Section 71
Chapter 70,784

Feeding Bacillus subtilis C-3102 to sows and suckling piglets and to weaned piglets improves parameters of gut health and feed:gain ratio in weaners

Michiels, J.; Possemiers, S.; Degroote, J.; Ovyn, A.; De Smet, S.; Nakamura, N.

Journal of Animal Science 94: 135-137


ISSN/ISBN: 0021-8812
DOI: 10.2527/jas.2015-9763
Accession: 070783400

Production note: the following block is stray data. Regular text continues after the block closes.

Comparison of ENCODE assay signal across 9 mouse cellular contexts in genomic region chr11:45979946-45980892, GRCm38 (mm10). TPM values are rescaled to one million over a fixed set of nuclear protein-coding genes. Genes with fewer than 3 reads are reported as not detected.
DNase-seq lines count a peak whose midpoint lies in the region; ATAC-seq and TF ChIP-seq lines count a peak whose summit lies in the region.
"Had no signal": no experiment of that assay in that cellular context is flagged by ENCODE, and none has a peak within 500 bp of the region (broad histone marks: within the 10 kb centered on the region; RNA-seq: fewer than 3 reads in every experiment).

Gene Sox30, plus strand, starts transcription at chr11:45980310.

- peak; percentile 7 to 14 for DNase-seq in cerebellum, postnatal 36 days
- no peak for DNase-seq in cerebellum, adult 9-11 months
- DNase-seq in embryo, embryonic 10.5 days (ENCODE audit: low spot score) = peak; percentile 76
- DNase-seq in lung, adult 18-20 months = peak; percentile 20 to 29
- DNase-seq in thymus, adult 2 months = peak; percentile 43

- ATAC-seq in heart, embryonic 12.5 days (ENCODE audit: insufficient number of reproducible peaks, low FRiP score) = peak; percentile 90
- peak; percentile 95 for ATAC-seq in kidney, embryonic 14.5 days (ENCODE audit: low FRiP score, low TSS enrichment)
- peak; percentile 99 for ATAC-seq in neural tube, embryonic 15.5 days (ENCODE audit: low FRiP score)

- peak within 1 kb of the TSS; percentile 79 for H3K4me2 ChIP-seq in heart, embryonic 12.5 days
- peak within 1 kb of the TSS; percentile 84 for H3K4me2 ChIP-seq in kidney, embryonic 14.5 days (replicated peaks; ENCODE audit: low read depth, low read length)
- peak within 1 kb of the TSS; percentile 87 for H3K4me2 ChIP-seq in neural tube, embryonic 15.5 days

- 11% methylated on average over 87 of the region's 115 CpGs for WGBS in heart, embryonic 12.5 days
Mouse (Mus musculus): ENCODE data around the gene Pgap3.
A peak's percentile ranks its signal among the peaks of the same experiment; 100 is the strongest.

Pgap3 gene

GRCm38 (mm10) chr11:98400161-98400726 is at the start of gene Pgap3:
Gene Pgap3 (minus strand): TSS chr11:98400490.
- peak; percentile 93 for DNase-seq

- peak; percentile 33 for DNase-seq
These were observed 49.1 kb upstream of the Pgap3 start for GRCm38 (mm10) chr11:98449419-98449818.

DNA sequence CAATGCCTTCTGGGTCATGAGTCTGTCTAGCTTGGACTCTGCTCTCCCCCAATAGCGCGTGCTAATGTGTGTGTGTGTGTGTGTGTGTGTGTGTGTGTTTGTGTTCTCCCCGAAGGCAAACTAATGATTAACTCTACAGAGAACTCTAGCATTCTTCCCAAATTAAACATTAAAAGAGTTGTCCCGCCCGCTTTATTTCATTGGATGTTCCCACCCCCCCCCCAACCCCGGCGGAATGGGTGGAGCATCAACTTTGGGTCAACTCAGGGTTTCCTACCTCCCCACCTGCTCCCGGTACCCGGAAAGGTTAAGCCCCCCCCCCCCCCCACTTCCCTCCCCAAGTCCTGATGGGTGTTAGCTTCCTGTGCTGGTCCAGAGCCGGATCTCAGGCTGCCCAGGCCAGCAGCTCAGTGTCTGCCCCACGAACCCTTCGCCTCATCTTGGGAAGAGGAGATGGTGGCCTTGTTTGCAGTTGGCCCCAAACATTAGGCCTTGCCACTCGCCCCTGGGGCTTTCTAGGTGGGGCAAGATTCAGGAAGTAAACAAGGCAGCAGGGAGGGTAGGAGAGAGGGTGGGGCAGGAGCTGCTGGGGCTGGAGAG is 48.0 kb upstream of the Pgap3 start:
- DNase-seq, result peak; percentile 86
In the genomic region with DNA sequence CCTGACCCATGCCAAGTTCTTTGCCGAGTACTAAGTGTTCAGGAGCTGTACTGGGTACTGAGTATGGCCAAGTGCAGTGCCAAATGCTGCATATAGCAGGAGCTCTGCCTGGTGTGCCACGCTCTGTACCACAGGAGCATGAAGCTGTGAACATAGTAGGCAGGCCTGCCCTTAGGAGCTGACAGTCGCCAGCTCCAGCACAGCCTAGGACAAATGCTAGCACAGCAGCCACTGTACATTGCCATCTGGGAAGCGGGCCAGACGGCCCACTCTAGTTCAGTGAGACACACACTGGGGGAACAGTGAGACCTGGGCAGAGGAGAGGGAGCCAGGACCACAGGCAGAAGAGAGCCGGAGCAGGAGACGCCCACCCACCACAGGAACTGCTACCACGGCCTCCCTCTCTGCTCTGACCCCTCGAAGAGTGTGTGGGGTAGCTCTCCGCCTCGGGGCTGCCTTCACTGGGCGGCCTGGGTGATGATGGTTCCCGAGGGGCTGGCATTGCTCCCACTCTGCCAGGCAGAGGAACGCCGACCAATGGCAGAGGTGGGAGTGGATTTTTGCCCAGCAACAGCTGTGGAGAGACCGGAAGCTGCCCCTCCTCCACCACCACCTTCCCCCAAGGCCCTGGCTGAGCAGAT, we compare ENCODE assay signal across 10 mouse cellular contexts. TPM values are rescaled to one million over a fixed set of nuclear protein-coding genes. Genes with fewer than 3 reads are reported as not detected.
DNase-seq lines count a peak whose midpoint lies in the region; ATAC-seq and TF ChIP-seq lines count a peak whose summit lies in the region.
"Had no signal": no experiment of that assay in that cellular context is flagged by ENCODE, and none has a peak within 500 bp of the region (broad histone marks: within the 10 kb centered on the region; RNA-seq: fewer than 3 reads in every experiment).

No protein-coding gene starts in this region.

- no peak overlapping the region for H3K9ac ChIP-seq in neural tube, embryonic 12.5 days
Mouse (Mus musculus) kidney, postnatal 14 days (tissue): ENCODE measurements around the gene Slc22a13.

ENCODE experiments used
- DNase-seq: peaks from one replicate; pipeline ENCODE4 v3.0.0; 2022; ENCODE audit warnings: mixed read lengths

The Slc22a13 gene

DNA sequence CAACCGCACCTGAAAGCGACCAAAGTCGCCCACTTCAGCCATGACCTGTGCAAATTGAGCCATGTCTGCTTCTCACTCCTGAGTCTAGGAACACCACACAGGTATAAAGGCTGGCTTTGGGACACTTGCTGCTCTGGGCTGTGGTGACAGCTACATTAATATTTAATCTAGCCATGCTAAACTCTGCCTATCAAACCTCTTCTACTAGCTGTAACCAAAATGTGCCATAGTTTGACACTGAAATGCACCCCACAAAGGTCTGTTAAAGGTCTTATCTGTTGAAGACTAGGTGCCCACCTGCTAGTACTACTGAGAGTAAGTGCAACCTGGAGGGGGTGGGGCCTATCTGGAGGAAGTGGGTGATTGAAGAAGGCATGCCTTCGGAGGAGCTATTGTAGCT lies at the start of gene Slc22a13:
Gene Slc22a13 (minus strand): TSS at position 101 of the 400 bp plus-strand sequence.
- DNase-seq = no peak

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The effect of feeding Bacillus subtilis C-3102 (Calsporin) to sows and piglets on performance and gut health of weaned piglets was studied. The experiment contained 4 treatments. First, 8 of 16 sows were supplemented with 3 x 10(5) cfu B. subtilis C-3102/g feed during gestation and lactation whereas the other 8 sows were not supplemented. The probiotic was also included in the creep feed of the suckling offspring of the supplemented sows at an equal dose. Furthermore, at weaning (19-20 d of age), each of the 2 experimental groups were split up into 2 subgroups to yield 4 treatments. Therefore, 5 piglets of each sow were fed a control diet voided of probiotics and 5 littermates were offered the control diet supplemented with 3 x 10(5) cfu B. subtilis C-3102/g feed until 42 d after weaning (8 pen replicates with 5 piglets each). Piglets were sampled at d 0, 5, 13, and 42 after weaning. Supplementation of the probiotic to sows and suckling piglets resulted in higher short-chain fatty acid production in the distal small intestine and mid colon at weaning but not at d 5 and 13 after weaning, whereas villus atrophy in the small intestine and crypt deepening in the proximal small intestine was lower. Postweaning supplementation improved the feed:gain ratio for the total period (1.39 vs. 1.45; P = 0.031) and resulted in a trend for lower mRNA of IL-1 alpha (P = 0.091), higher lactobacillus counts (P = 0.074), and a significantly lower number of crypt goblet cells in distal small intestine mucosa in the early postweaning period. In addition, B. subtilis C-3102 was detected only in colonic contents or feces of piglets from the supplemented groups. Only 1 significant interaction between pre- and postweaning supplementation was found throughout the study. To conclude, preweaning supplementation positively affected some gut health parameters and postweaning supplementation improved the feed:gain ratio.

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